PDA

View Full Version : hardened valve seats



jackag91
05-25-2007, 10:55 AM
How much should I except to pay to have my old valve seats removed, a 3 angle cut and new hardened valve seats put in?

RonMacPherson
05-25-2007, 12:19 PM
Depends on the going "labor rate" I had mine done a couple of years ago and it was around 250, course that's hawaii and not Texas.

Geo Hahn
05-25-2007, 12:42 PM
I had mine done when the head was off -- but I was getting new guides pressed in, new valves & springs all around, the whole thing boiled out & magnafluxed, etc. so I can't say how much extra it was for the seats -- but it seems it was pretty small change compared to the overall total of about $300.

Don Elliott
05-25-2007, 01:06 PM
Make sure that you pick an expert. I had 4 steel inserts put in for the exhaust valves in the cast iron head of my TR3A about 7 years ago. I friend had his done by someone else and he had an insert drop.

Adrio
05-25-2007, 02:29 PM
the rates mentioned are in line with what I payed. About four years ago I had the hardened seats put in, new guides , and four new valves. I total cost (I removed and installed the head from/back into the car) was near $450 with tax.

tomshobby
05-25-2007, 02:36 PM
Might be worth while talking to Ted Schumacher at TSI first. 419/384-3022

After talking with him for a few minutes I decided to not do it.

Geo Hahn
05-25-2007, 04:12 PM
Found my receipt (June 05)...

The seats (parts) were $6 apiece, installation was $8 each.

PS - This was at what is generally regarded as the best machine shop in Tucson.

StupidHippie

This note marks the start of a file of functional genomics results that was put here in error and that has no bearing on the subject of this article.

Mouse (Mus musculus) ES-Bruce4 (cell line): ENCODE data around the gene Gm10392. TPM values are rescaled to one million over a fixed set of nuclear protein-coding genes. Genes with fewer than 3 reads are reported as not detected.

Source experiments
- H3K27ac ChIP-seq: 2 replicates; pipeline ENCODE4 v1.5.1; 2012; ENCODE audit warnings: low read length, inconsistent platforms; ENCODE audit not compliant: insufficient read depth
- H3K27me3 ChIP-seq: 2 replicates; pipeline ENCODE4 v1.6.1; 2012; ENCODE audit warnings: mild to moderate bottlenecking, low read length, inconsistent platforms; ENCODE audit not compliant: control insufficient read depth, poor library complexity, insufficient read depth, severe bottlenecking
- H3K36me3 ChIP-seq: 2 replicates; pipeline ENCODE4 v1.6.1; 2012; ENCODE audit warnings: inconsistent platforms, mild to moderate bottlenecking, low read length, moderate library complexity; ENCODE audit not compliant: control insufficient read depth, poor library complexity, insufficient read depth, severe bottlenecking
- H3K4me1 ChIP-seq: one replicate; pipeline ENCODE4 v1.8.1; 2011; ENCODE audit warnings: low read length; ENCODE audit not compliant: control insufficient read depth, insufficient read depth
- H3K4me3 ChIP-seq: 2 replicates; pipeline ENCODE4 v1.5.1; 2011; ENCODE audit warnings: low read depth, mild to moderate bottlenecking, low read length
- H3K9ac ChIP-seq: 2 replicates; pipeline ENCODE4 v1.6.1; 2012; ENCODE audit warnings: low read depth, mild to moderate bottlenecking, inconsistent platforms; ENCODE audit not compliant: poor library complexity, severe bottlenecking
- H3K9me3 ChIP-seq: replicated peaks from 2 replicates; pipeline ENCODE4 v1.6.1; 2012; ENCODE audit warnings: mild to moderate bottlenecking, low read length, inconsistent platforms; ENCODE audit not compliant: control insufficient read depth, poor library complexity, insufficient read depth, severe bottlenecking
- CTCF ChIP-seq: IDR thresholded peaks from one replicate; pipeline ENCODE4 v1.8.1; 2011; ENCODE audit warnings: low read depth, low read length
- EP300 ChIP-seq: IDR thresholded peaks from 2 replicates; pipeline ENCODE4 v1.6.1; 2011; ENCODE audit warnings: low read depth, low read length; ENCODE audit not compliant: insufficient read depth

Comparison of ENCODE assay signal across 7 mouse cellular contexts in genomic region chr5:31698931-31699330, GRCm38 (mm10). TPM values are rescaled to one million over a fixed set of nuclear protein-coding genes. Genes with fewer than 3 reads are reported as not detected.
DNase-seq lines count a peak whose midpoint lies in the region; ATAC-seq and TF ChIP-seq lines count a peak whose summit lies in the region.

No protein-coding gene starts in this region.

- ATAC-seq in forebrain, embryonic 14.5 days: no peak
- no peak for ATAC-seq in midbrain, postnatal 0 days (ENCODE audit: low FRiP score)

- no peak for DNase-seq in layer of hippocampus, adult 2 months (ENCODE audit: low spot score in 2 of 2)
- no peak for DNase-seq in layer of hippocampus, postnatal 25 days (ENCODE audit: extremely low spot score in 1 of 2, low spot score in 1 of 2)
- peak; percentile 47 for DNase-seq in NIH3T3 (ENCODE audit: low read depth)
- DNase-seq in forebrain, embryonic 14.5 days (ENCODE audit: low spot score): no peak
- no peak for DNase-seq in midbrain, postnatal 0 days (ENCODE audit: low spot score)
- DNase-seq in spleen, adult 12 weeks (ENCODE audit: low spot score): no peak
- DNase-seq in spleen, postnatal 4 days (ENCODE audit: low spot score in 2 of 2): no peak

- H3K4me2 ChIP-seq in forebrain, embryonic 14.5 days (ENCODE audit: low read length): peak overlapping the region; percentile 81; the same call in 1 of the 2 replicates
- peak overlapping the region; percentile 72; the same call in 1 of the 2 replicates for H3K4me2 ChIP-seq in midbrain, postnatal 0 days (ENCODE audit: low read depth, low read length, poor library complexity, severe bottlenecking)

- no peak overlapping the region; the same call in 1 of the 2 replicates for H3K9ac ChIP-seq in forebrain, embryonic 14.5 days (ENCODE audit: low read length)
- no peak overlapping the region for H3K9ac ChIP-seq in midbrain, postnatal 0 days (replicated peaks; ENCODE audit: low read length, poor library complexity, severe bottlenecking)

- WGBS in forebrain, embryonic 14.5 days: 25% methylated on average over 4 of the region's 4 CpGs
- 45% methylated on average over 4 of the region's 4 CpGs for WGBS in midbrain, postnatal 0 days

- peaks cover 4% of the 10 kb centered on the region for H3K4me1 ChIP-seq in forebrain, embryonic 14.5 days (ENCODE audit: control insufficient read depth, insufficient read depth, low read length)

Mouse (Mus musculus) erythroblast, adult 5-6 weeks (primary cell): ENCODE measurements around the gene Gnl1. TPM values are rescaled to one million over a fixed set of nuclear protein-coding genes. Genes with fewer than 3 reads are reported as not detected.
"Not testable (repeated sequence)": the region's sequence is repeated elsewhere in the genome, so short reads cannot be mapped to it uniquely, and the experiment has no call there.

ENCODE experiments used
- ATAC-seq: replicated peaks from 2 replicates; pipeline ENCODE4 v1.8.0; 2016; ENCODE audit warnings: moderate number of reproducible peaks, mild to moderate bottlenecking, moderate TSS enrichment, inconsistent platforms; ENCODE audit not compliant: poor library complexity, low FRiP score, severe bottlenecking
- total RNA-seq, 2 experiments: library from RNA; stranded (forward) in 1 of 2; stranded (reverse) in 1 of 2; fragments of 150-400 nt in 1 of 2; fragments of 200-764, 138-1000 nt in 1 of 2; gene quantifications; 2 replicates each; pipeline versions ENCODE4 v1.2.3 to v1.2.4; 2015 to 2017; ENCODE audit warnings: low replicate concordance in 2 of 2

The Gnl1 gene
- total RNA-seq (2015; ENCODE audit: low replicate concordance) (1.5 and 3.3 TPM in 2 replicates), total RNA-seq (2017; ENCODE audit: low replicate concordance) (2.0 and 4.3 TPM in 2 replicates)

05-25-2007, 06:15 PM
Tom...can you elaborate a little without putting Ted on the spot?

Rob

tomshobby
05-25-2007, 07:20 PM
Hi Rob,

I can do that. I was pretty hot to replace the seats. In my conversation with Ted he explained that the seats, at least in the later TR6 are hardened. He went on to explain that even though the replacement would be harder that he has not seen a wear problem with the original seats in the hundreds of engines he has rebuilt. He said he has done wear measurements and it was normal. As long as the seats are in good condition leave them. He said if anything replace the exhaust valves with stainless ones.

I was going to install the seats and use the early valves which are larger. In the end I figured that cutting out perfectly good seats and installing seats with a potential falling out problem was not worth it. Besides I had done a valve job shortly after I purchased my car because of an intake valve problem and the valves and seats still looked great. As close as I watch my car's condition I can always do the seats later if needed. If needed being the determining factor.

StupidHippie
05-25-2007, 08:10 PM
Thanks for the quick response Tom! Sounds like good info from both you and Ted. It's much appreciated...Rob

Brosky
05-25-2007, 09:21 PM
Thanks for the feedback Tom. I'm still waiting for a report on my "project head" to determine what I'll be doing.

Got_All_4
05-25-2007, 09:50 PM
Rob

If price is an issue you only have to do the exhaust valves. That's where you need the protection from the heat. Also I was talked out of a 3 angle valve grind for a street car. No noticeable performance increase and more problems sooner down the road because of the less surface area to seal the valve. If you are doing a complete engine rebuild on an early head then do the seats. other wise I was told to leave alone because after all the years of running lead gasoline in the motor that there is plenty of lubrication on the seats and will not burn off in our lifetime of driving. If you do a grind you will grind off that lead deposite protection and should change the seats. This info came from a lot of LBC engine rebuilders including Ted and hours of resherch on the net. Good luck! Larry